As they prepare to slip into the minority, House Democratic leaders announced Tuesday the promotion of several younger members to higher-profile leadership posts in the new Congress.
Democratic leaders have come under fire since the midterm elections because the leadership structure remained virtually untouched after historic Democratic losses. Indeed, outgoing-Speaker Nancy Pelosi (D-Calif.), Rep. Steny Hoyer (Md.) and Rep. James Clyburn (S.C.) — the top three Democrats of the last two Congresses — will remain so in the 112th Congress despite enormous losses at the polls in November.
Both Pelosi and Clyburn are 70 years old, while Hoyer is 71, leading some strategists to wonder when Democratic leaders would allow fresh faces into the mix.
But on Tuesday Pelosi announced new responsibilities for two younger lawmakers.
Reps. Debbie Wasserman Schultz (Fla.) and Henry Cuellar (Texas) will see expanded duties when they move into their new roles as vice chairmen of the Democrats' Steering and Policy Committee, she said.
The new responsibilities will center around communications, as the Democrats believe it was their failure to explain their policies — as opposed to the policies themselves — that led to landslide losses in the midterm elections.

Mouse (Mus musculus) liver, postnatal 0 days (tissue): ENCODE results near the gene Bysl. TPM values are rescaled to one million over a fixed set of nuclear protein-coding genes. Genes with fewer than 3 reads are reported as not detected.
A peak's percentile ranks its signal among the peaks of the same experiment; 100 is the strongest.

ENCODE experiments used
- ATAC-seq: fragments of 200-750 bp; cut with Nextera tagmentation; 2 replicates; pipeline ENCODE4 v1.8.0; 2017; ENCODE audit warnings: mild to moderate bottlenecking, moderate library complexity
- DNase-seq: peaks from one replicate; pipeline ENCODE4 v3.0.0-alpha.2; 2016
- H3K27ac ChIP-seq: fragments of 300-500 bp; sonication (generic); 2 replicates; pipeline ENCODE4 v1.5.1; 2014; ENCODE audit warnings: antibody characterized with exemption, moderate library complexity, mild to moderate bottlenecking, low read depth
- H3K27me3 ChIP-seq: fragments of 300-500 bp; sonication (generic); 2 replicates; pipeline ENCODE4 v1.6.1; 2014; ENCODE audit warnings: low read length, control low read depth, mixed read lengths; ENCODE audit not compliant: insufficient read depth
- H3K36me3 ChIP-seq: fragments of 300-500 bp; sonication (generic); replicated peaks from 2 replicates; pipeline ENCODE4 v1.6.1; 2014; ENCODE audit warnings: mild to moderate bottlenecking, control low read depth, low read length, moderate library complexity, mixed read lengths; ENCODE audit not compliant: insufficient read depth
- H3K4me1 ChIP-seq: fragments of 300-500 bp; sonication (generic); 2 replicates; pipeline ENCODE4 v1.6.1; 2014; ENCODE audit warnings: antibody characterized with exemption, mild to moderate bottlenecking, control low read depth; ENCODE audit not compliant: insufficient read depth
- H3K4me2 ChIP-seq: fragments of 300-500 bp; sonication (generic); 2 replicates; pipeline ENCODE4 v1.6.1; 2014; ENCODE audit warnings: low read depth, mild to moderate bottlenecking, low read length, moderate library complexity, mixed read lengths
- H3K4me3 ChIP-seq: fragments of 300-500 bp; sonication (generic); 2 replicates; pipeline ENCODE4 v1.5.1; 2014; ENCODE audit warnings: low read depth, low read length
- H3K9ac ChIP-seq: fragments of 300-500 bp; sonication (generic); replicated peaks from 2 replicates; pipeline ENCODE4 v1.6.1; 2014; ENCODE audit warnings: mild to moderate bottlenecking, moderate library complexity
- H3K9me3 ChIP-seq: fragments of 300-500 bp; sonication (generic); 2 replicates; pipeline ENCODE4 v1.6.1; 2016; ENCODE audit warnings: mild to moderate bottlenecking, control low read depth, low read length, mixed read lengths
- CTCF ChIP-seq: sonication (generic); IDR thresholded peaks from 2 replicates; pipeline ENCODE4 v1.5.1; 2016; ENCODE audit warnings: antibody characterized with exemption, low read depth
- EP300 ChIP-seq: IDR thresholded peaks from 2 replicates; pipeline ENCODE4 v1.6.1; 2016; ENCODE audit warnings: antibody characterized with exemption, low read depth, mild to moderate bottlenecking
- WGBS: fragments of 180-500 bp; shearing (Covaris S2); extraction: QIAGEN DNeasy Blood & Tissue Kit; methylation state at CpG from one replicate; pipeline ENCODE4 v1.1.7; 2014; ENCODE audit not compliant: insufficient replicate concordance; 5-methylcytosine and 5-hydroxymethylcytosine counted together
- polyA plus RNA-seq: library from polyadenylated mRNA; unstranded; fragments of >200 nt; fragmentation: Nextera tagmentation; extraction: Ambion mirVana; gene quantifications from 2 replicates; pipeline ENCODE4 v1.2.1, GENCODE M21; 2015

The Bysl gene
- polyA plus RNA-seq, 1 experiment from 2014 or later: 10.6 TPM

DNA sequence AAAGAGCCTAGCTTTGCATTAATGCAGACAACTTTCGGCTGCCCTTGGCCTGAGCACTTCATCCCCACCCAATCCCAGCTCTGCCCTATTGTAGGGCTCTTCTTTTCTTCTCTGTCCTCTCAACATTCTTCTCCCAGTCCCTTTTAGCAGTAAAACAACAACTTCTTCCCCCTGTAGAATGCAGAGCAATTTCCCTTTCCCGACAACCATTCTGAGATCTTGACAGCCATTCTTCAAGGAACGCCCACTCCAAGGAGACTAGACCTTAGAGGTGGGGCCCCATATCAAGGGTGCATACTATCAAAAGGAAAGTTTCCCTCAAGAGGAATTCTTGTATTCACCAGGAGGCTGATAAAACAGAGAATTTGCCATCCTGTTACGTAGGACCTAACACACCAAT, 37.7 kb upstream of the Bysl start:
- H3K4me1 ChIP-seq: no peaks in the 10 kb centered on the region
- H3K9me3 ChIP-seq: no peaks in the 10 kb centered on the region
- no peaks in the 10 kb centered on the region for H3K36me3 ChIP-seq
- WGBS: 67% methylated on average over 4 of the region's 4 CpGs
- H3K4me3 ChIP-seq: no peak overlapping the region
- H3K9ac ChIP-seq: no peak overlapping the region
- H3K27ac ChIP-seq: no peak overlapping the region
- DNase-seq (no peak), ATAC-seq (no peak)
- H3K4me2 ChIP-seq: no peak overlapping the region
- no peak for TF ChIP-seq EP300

Wasserman Schultz will focus on "job creation, deficit reduction and strengthening the middle class," Pelosi said, while Cuellar will concentrate on "deficit reduction, procurement reform [and] ending waste, fraud and abuse."
Just elected to her fourth term, the 44-year-old Wasserman Schultz is practically an unofficial spokesperson for the House Democrats, frequently representing the caucus on the cable news circuit.
Cuellar, 55, is a member of both the Blue Dog and Hispanic caucuses, lending further diversity to the Democrats' leadership structure.
"With their leadership, the Democrats will present a strong message to the American people [that we're] putting jobs first, ensuring a thriving middle class and being fiscally responsible as we do so," Pelosi said.
As leader of the Democrats, Pelosi will remain chairwoman of the Steering and Policy Committee. Reps. Rosa DeLauro (Conn.) and George Miller (Calif.) will remain co-chairmen of that panel.